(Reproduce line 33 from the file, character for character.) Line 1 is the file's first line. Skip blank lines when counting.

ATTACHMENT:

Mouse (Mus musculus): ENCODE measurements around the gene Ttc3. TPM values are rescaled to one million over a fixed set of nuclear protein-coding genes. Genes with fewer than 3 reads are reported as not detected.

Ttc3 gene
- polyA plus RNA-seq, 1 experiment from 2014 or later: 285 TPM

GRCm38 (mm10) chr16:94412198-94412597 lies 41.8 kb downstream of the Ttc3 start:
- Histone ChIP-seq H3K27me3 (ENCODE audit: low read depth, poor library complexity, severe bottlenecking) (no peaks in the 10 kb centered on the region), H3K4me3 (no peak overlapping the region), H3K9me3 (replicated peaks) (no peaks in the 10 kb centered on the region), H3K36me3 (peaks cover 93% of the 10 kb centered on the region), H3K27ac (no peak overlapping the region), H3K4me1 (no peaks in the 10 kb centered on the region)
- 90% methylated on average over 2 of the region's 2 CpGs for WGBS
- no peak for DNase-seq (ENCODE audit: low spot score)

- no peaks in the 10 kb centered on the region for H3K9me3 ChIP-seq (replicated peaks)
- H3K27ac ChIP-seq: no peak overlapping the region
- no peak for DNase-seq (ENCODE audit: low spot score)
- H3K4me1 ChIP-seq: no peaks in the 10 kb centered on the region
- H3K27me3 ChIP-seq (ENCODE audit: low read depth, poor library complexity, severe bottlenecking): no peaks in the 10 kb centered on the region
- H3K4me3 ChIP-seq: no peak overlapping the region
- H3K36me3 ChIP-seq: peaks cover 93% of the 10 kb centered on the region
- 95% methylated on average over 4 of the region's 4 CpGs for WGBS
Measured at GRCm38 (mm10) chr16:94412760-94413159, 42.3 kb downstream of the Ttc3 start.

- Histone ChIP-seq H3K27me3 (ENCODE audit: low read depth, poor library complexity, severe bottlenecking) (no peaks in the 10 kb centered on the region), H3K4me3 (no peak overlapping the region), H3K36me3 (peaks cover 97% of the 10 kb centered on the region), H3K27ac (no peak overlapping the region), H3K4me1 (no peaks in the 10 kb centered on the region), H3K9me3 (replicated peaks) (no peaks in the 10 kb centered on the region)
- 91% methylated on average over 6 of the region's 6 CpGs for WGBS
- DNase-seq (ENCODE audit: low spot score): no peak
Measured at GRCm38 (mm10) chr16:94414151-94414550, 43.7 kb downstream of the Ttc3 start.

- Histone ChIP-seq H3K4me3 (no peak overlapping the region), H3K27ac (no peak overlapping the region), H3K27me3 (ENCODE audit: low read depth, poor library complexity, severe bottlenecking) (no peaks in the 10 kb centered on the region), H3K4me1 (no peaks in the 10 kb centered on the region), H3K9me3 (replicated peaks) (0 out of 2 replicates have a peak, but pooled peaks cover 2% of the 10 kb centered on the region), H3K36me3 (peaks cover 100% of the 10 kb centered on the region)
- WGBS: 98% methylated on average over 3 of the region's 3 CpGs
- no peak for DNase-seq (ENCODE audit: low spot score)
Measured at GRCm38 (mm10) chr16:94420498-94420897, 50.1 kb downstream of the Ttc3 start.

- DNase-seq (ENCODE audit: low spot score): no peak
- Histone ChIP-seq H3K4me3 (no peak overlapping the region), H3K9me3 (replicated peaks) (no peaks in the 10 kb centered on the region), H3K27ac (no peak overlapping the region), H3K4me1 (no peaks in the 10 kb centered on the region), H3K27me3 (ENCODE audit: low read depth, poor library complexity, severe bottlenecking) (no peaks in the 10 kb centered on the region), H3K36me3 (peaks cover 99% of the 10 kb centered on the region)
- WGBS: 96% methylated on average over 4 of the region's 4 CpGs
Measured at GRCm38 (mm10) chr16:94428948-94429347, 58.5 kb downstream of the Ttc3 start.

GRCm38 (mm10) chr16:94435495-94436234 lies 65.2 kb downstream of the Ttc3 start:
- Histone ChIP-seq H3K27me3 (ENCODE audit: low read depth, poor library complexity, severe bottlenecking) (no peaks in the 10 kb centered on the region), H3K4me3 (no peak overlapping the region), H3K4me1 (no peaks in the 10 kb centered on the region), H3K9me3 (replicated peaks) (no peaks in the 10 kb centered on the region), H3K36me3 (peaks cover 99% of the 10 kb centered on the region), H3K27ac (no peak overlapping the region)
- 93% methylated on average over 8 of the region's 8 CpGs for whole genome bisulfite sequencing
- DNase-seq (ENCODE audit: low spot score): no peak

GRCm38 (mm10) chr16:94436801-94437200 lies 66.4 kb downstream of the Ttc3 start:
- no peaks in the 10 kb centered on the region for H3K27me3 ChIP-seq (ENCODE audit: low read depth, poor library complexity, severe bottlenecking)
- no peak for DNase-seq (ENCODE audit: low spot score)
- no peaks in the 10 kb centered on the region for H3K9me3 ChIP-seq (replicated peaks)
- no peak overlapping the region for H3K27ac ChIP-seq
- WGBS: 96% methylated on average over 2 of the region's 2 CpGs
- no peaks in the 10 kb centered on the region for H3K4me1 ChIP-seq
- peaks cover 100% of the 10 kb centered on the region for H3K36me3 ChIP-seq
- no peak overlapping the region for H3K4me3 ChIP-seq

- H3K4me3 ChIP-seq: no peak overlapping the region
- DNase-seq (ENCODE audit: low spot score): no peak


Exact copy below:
GRCm38 (mm10) chr16:94436801-94437200 lies 66.4 kb downstream of the Ttc3 start: